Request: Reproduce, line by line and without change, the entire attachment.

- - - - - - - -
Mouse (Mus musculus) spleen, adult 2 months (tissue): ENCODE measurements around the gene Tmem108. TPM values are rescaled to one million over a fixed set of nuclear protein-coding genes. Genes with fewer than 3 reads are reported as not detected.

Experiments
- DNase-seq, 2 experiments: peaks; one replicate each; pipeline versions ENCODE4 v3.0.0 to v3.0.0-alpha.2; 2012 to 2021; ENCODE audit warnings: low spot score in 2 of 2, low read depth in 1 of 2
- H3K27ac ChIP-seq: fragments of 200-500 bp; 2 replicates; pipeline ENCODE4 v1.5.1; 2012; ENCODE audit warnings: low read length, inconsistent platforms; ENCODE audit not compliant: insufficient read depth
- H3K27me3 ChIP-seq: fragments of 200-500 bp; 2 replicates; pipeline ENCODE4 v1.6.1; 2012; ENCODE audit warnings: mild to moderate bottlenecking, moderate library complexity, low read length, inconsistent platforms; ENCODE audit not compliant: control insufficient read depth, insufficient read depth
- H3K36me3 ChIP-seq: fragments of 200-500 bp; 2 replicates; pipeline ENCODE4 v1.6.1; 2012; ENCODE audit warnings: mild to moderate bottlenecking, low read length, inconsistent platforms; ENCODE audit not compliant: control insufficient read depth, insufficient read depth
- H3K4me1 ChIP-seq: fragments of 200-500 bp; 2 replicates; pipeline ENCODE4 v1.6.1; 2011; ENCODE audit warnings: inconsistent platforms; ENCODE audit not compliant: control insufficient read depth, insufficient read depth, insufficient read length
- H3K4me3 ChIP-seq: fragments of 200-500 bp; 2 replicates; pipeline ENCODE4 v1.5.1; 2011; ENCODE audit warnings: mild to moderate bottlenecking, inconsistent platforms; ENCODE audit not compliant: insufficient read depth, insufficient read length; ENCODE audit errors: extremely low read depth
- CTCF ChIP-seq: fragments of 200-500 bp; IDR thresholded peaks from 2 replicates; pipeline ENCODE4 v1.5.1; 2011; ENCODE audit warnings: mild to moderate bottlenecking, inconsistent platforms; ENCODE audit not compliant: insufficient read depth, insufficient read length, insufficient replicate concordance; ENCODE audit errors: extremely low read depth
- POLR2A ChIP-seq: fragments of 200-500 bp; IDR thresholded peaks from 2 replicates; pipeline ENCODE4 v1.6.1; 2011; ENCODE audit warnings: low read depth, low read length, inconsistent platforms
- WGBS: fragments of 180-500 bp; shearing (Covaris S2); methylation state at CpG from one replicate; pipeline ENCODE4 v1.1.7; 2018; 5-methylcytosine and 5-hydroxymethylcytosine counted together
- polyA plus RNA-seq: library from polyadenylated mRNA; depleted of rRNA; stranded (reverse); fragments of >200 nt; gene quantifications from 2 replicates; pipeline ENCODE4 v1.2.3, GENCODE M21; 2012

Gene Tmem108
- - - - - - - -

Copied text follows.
Mouse (Mus musculus) spleen, adult 2 months (tissue): ENCODE measurements around the gene Tmem108. TPM values are rescaled to one million over a fixed set of nuclear protein-coding genes. Genes with fewer than 3 reads are reported as not detected.

Experiments
- DNase-seq, 2 experiments: peaks; one replicate each; pipeline versions ENCODE4 v3.0.0 to v3.0.0-alpha.2; 2012 to 2021; ENCODE audit warnings: low spot score in 2 of 2, low read depth in 1 of 2
- H3K27ac ChIP-seq: fragments of 200-500 bp; 2 replicates; pipeline ENCODE4 v1.5.1; 2012; ENCODE audit warnings: low read length, inconsistent platforms; ENCODE audit not compliant: insufficient read depth
- H3K27me3 ChIP-seq: fragments of 200-500 bp; 2 replicates; pipeline ENCODE4 v1.6.1; 2012; ENCODE audit warnings: mild to moderate bottlenecking, moderate library complexity, low read length, inconsistent platforms; ENCODE audit not compliant: control insufficient read depth, insufficient read depth
- H3K36me3 ChIP-seq: fragments of 200-500 bp; 2 replicates; pipeline ENCODE4 v1.6.1; 2012; ENCODE audit warnings: mild to moderate bottlenecking, low read length, inconsistent platforms; ENCODE audit not compliant: control insufficient read depth, insufficient read depth
- H3K4me1 ChIP-seq: fragments of 200-500 bp; 2 replicates; pipeline ENCODE4 v1.6.1; 2011; ENCODE audit warnings: inconsistent platforms; ENCODE audit not compliant: control insufficient read depth, insufficient read depth, insufficient read length
- H3K4me3 ChIP-seq: fragments of 200-500 bp; 2 replicates; pipeline ENCODE4 v1.5.1; 2011; ENCODE audit warnings: mild to moderate bottlenecking, inconsistent platforms; ENCODE audit not compliant: insufficient read depth, insufficient read length; ENCODE audit errors: extremely low read depth
- CTCF ChIP-seq: fragments of 200-500 bp; IDR thresholded peaks from 2 replicates; pipeline ENCODE4 v1.5.1; 2011; ENCODE audit warnings: mild to moderate bottlenecking, inconsistent platforms; ENCODE audit not compliant: insufficient read depth, insufficient read length, insufficient replicate concordance; ENCODE audit errors: extremely low read depth
- POLR2A ChIP-seq: fragments of 200-500 bp; IDR thresholded peaks from 2 replicates; pipeline ENCODE4 v1.6.1; 2011; ENCODE audit warnings: low read depth, low read length, inconsistent platforms
- WGBS: fragments of 180-500 bp; shearing (Covaris S2); methylation state at CpG from one replicate; pipeline ENCODE4 v1.1.7; 2018; 5-methylcytosine and 5-hydroxymethylcytosine counted together
- polyA plus RNA-seq: library from polyadenylated mRNA; depleted of rRNA; stranded (reverse); fragments of >200 nt; gene quantifications from 2 replicates; pipeline ENCODE4 v1.2.3, GENCODE M21; 2012

Gene Tmem108